Another way stress can be noticeable is when we experience a flush in our chest or a knot in the pit of our stomach. These two reactions are tied to our chakra system and indicate, respectively, our minds concern over what it believes to be a loss of control over a situation or a direct threat to our security. The mind reacts this way, using the bodies built in flight or fight mechanism, not because there is necessarily a threat to either our control or security, rather because it has been trained or programmed to need certain things, which in turn leads it to react in this manner. 

This is something I touched on in part one of this series when I mentioned that our only actual needs are for food and water though one can also include shelter from environmental challenges. One could also argue that companionship and love and so forth are needs; however, I do not include them as core needs because not having them may result in our not being “happy”, though we will not likely die without them. All the other needs we have are ones we have manifested and accepted throughout our lives. We do likely have not done so consciously, nonetheless we have taken them on. Observe a young child and you can see that, for example, they lack the concern of older children or adults for material things, approval and money and so on.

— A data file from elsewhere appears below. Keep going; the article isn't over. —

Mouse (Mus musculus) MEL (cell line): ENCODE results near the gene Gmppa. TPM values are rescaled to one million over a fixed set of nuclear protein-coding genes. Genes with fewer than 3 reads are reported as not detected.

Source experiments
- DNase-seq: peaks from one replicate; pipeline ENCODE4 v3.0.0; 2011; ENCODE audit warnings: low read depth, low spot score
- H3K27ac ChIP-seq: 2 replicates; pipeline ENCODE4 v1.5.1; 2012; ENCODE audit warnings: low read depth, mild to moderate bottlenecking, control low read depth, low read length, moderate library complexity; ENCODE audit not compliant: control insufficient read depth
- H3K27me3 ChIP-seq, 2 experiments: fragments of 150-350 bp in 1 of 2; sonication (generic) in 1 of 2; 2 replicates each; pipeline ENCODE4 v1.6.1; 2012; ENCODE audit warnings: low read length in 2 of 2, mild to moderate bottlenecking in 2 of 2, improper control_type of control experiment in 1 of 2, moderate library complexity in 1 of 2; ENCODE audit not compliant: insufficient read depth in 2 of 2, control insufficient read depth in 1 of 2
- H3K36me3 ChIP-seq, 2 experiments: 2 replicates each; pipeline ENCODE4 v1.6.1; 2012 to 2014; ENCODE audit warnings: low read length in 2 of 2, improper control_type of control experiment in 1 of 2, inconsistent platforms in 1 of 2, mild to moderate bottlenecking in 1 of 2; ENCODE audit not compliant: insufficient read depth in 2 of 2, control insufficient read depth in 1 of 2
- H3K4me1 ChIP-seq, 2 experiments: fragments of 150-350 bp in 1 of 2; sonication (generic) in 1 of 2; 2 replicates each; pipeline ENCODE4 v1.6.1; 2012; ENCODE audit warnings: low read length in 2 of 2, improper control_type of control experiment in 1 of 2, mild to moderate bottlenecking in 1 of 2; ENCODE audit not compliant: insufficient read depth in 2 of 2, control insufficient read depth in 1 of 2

Significant stresses are typically obvious ones, examples being losing one’s job, a serious illness or the death of someone we care about, a disaster that affects us and relationship changes. Stress and the strain can be more challenging to notice when they build gradually. For example, we can experience minor issues and try to shrug them off or simply ignore them believing them to be insignificant, but they are not. Unless we deal with them consciously and completely they will remain. This can lead to situations where we feel out of sorts or “not ourselves” but can’t put our finger and if allowed to continue unabated it can be debilitating.

It is of value to be aware that the longer stress remains the greater the likelihood that it will lead to strain. Stress is a great teacher but one must be aware that not dealing with stress leads to strain that can and often does result in the establishment of chronic conditions of various kinds. By this I mean that it will impact us and affects our quality of life and can lead to emotional and mental challenges and affect our health. Also, when stresses build up gradually we can come to accept our stressed state as being normal and so not really notice them. By doing this we have allowed ourselves to become trapped by them. Until we recognize or notice the stress or stain we do not and cannot deal with them, but once we do the healing process can begin.



Locating the source of stress